Flagstaff nature trails feature scenic cross country skiing and hiking, set in the wilderness of Coconino National Forest. Unlike a jaunt around the world's largest Cheerio, the facility features 40 km of nonredundant trails, all traversable by classic and skating skis, or a pair of snowshoes. There are trail passes for adults, children, and students/seniors. Flagstaff's equipment rentals include pulk sleds and ski packages.
The public sought exciting new entertainment in the Roaring Twenties, and as the storytellers of the Golden Age of Hollywood labored at myth making, theaters for the newfangled moving pictures were popping up across the nation. It was in this spirit that the Orpheum Theatre opened in 1929, though the Spanish Medieval– and Baroque-style building was one of the city's last major projects before the great stock-market crash. Regardless of its less-than-auspicious beginnings—not to mention nearly a century of hardships to follow—the theater avoided the wrecking ball. In the '60s, the Orpheum introduced Broadway theater to the city and staged such productions as Annie, Caberet, and Barefoot in the Park. Decades later, the theater was renovated and reopened once more, its majestic interior landscapes restored to their former glory.
Amid the saguaro cactus and abundant foliage, Michelle McVey operates the Desert Palms Equestrian Center facility with a deep passion for horseback riding, a hobby and career that began when she was five years old. Michelle and her team specialize in showing every level of rider proper saddle technique, as she’s coached students ranging from first-timers to Triple Crown winners. Inside two large outdoor arenas, private lessons focus on the student’s goals, whether that’s to have vigorous exercise or to simply learn the basics. Additionally, the center holds camps throughout the year, allowing kids to get a more in-depth experience with horse riding. During these camps, students ride twice daily, and receive education on horse care, tack components, and equine physiology.
Saddle Bronc Grill plunks its guests straight into the middle of a sci-fi western. A hitching post augments the restaurant's saloon-like exterior, where customers are more likely to see motorcycles than horses waiting out front. Napkins have been switched out for bandanas at each table, and the soft glow of 13 flat-screen televisions illuminates the wooden slats of the walls. This blend of genres is no accident—the grill strives to be a country-western bar with all the comforts of the modern era, allowing diners to snack on classic cowboy food even as they follow their favorite sports team. Live bands twang away on weekend evenings, and the Tavern Poker League takes place on Thursday, though players needn't abide by traditional frontier rules that force the loser to eat his own spurs.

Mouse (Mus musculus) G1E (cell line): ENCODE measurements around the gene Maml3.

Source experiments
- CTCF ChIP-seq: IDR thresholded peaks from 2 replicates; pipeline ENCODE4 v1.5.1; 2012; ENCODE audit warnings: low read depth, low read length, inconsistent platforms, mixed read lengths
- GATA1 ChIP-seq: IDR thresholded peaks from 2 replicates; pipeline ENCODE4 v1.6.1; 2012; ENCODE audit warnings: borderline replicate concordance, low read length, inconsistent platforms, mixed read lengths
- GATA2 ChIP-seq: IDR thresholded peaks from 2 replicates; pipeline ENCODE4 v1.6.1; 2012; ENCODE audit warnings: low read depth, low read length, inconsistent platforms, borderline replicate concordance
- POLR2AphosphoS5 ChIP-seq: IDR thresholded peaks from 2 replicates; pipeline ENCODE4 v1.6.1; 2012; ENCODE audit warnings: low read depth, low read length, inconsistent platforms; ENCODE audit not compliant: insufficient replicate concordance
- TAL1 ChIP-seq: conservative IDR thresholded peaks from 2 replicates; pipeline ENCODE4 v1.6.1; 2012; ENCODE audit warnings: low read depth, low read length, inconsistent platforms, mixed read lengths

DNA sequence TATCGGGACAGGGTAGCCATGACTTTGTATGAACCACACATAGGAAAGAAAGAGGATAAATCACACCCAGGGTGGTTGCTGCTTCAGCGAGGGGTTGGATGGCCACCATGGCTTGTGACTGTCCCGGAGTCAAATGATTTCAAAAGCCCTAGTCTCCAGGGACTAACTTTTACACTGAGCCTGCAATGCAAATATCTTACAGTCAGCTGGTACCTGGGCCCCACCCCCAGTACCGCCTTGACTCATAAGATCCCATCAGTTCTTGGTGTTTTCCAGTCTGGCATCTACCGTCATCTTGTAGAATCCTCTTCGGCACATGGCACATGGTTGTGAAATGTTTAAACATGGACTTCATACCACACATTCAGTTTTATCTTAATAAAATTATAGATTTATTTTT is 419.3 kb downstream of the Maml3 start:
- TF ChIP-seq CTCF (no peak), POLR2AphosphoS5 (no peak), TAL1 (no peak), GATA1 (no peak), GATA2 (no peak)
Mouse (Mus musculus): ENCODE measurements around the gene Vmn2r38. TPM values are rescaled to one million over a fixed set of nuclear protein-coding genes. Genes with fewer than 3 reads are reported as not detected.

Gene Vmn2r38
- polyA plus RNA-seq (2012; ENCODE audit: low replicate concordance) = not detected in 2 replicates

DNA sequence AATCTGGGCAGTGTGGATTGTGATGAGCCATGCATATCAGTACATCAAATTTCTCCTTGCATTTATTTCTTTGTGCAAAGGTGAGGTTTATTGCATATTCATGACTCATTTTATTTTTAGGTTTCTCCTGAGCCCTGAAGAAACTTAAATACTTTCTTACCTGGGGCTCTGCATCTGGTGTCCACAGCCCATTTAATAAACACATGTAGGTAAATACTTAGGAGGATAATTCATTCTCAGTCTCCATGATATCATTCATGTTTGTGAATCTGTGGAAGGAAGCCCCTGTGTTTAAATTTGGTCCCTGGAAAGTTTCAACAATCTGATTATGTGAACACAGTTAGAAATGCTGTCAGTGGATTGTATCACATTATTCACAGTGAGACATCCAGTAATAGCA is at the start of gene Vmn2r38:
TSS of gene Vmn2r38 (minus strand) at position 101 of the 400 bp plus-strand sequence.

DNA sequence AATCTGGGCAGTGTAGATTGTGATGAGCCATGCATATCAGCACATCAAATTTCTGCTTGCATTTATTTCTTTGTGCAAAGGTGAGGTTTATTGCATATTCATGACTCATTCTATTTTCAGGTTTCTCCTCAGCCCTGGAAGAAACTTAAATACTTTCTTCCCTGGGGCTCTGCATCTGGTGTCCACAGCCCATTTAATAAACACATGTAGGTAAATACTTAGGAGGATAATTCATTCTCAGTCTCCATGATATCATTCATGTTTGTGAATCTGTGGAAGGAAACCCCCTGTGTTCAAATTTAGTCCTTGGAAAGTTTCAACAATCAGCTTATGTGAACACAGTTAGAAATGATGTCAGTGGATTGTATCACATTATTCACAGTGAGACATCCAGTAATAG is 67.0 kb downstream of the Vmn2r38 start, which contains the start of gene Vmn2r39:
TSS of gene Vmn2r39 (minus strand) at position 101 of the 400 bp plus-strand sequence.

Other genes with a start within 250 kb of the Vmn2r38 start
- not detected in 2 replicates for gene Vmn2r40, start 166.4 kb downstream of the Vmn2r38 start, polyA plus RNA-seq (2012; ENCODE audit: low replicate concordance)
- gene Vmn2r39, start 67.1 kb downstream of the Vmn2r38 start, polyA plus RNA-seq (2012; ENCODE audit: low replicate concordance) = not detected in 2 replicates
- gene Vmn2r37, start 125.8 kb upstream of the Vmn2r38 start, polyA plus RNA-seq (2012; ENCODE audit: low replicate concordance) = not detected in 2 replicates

The menu, meanwhile, remains faithful to an entirely rustic ambiance. Broasted chicken and flat-iron steaks follow appetizers such as fried onion rings. Side dishes pay homage to the snacks of hungry ranch hands, running the gamut from corn bread and sweet potato fries to a potato-stuffed poblano pepper. To conclude meals, Rock Springs Café populates the Into the Sunset dessert list with a rotating selection of homemade pies.
Though glimpsed by many people for the first time on an episode of The Amazing Race, the desert acres traversed by Fort McDowell Adventures are steeped in millennia of Yavapai Indian history. Guides lead visitors across the Arizonan foothills on a range of outdoorsy and sometimes anachronistic adventures, such as cattle drives and Segway tours through the Sonoran desert, kayaking adventures on the Verde River, and nature walks with Yavapai Indians. These excursions often end in nighttime wiener roasts, s'mores, and cocktails, a break from the frontier tradition of telling campfire sci-fi stories.
Activities at Fort McDowell Adventures’s four venues further immerse guests in the American Western experience. They gather for Dutch oven–style cowboy cookouts and depart for wilderness excursions from The Stables. At La Puesta del Sol, guests pass through a Spanish mission entrance into a dining hall, saloon, stage, and dance floor, and at Rosa's Ranch, they gather under the stars and around cookout fire pits nestled between rustic wooden ranch buildings. Groups dine at The Boulder House, named on the National Registry of Historic Places, whose rock walls bear evidence of petroglyphs, Native American occupation, and ancient spelunking expeditions.
From the 24 taps—many of which contain limited-offer or hard-to-find beers—Kegs, Corks & Forks' bartenders pull foamy pours of IPAs, lagers, and American ales. After choosing a beer or wine to sip on, patrons are free to move on to their next round of options from the dinner menu. The chefs prepare a full menu of cuisine, including giant sandwiches and burgers, pasta with shrimp and scallops, and fresh-cut onion rings dunked in a housemade batter and fried to a golden-brown, edible halo.